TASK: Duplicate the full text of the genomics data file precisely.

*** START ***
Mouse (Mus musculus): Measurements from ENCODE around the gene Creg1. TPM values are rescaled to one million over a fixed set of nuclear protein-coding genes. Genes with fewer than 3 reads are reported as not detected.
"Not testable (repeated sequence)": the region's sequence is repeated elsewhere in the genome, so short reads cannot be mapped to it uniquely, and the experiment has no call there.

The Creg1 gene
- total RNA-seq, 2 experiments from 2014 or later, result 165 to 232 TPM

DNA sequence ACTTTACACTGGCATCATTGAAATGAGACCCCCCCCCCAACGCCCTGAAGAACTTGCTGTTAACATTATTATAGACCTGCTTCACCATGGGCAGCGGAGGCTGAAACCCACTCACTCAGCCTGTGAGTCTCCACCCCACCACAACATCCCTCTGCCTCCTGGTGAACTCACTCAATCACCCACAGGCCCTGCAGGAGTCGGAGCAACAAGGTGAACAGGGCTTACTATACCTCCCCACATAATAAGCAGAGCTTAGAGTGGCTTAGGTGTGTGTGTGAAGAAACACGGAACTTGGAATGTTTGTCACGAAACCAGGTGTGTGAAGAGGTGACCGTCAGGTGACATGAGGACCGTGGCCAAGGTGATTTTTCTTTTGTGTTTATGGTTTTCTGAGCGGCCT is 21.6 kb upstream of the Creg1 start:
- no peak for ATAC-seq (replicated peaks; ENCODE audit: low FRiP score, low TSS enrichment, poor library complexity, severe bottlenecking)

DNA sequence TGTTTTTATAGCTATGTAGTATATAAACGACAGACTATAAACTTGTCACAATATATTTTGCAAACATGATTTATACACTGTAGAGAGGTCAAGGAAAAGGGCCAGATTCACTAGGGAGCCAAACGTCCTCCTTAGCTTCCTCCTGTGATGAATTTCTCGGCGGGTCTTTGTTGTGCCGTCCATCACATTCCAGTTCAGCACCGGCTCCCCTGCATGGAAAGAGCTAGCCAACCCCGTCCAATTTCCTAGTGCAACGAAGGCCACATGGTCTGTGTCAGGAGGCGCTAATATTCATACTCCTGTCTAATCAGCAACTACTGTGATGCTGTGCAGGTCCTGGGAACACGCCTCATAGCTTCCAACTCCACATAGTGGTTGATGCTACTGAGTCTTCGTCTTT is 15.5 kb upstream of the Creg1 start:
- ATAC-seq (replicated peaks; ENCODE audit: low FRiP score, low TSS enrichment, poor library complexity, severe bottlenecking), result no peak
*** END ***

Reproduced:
Mouse (Mus musculus): Measurements from ENCODE around the gene Creg1. TPM values are rescaled to one million over a fixed set of nuclear protein-coding genes. Genes with fewer than 3 reads are reported as not detected.
"Not testable (repeated sequence)": the region's sequence is repeated elsewhere in the genome, so short reads cannot be mapped to it uniquely, and the experiment has no call there.

The Creg1 gene
- total RNA-seq, 2 experiments from 2014 or later, result 165 to 232 TPM

DNA sequence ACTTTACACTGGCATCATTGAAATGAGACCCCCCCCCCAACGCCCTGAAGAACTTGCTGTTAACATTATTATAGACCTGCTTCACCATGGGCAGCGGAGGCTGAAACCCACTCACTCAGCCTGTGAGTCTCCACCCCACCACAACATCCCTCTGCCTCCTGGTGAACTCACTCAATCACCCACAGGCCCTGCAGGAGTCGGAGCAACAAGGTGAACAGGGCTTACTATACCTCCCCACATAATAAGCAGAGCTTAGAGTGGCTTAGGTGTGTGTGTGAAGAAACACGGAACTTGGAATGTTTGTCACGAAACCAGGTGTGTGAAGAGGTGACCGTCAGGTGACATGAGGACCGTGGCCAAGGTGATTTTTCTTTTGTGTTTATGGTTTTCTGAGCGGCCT is 21.6 kb upstream of the Creg1 start:
- no peak for ATAC-seq (replicated peaks; ENCODE audit: low FRiP score, low TSS enrichment, poor library complexity, severe bottlenecking)

DNA sequence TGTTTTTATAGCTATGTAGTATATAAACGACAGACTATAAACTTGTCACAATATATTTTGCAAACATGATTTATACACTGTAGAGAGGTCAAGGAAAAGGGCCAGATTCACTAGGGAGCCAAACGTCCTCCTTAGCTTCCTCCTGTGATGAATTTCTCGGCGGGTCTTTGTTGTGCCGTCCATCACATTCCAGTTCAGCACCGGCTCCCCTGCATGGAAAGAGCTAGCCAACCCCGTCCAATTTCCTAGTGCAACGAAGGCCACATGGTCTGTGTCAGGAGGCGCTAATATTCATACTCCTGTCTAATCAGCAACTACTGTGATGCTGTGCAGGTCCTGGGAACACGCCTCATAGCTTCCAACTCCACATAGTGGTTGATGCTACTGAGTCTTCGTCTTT is 15.5 kb upstream of the Creg1 start:
- ATAC-seq (replicated peaks; ENCODE audit: low FRiP score, low TSS enrichment, poor library complexity, severe bottlenecking), result no peak